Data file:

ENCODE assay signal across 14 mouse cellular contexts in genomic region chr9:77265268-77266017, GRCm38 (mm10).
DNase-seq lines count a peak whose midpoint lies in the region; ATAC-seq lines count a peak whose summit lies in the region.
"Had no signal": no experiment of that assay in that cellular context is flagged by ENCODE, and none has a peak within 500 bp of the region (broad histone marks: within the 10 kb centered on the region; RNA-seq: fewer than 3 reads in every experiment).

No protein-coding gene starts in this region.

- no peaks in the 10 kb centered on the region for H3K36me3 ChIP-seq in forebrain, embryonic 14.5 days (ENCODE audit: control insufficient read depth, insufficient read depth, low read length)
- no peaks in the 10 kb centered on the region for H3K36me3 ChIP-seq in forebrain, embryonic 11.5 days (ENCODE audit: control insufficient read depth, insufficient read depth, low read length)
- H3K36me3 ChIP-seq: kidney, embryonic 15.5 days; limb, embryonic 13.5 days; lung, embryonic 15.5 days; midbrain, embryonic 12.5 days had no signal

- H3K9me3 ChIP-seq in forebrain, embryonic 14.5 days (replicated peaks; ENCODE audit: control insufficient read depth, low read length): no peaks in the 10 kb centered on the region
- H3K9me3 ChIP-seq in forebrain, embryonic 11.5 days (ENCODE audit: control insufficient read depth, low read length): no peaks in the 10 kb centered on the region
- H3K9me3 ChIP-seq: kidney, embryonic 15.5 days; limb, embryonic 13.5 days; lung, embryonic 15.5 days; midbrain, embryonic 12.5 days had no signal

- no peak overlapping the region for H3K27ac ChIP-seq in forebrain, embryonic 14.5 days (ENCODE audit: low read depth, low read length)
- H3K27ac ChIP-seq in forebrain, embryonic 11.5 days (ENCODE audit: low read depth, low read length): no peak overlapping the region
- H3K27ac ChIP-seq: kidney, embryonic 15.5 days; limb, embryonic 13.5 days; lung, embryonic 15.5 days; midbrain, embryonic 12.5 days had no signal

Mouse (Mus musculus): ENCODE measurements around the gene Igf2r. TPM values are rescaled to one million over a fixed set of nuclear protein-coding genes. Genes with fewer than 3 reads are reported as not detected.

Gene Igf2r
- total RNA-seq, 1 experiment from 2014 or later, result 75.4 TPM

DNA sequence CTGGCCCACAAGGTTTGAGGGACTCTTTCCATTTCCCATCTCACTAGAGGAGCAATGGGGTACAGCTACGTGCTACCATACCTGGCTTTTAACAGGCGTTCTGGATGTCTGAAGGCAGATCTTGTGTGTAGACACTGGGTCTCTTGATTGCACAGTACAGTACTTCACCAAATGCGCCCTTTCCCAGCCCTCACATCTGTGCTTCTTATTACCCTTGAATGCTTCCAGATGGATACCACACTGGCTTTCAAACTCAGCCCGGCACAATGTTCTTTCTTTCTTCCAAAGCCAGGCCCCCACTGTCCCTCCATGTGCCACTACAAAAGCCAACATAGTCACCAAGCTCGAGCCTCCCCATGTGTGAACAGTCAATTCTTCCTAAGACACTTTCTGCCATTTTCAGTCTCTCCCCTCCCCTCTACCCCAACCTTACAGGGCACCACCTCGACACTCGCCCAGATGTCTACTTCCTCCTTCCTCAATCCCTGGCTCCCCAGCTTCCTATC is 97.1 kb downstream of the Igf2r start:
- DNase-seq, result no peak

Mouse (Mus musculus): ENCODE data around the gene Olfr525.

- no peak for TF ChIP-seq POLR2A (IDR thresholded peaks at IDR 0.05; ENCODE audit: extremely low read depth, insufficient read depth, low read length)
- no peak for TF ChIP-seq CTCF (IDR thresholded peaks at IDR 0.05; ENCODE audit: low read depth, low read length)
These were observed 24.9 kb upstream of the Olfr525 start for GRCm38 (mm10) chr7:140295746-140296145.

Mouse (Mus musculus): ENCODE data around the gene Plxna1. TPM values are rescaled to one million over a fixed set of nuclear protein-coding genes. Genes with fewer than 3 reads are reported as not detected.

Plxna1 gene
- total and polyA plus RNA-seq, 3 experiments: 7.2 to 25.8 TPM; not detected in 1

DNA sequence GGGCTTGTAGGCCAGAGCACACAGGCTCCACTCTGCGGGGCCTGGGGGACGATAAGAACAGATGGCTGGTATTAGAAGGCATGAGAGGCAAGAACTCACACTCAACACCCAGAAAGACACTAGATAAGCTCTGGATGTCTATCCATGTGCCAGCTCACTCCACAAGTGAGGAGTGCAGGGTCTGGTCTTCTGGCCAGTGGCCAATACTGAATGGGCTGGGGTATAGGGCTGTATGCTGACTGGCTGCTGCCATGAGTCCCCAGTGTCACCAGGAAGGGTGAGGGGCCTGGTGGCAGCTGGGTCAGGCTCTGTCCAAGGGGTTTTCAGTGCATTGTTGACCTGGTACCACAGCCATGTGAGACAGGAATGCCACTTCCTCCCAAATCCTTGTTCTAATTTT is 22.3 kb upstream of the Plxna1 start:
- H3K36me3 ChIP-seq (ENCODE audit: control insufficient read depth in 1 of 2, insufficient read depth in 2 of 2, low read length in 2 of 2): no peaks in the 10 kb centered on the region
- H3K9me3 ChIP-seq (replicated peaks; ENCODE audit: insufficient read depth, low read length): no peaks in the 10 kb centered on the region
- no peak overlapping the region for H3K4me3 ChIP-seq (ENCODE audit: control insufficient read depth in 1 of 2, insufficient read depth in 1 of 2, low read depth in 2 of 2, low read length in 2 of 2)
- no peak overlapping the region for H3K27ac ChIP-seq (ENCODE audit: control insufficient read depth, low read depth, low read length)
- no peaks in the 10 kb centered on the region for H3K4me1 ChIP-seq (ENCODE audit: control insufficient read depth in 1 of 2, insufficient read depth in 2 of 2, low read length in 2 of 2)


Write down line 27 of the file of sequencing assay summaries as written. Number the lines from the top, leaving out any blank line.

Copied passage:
- H3K36me3 ChIP-seq (ENCODE audit: control insufficient read depth in 1 of 2, insufficient read depth in 2 of 2, low read length in 2 of 2): no peaks in the 10 kb centered on the region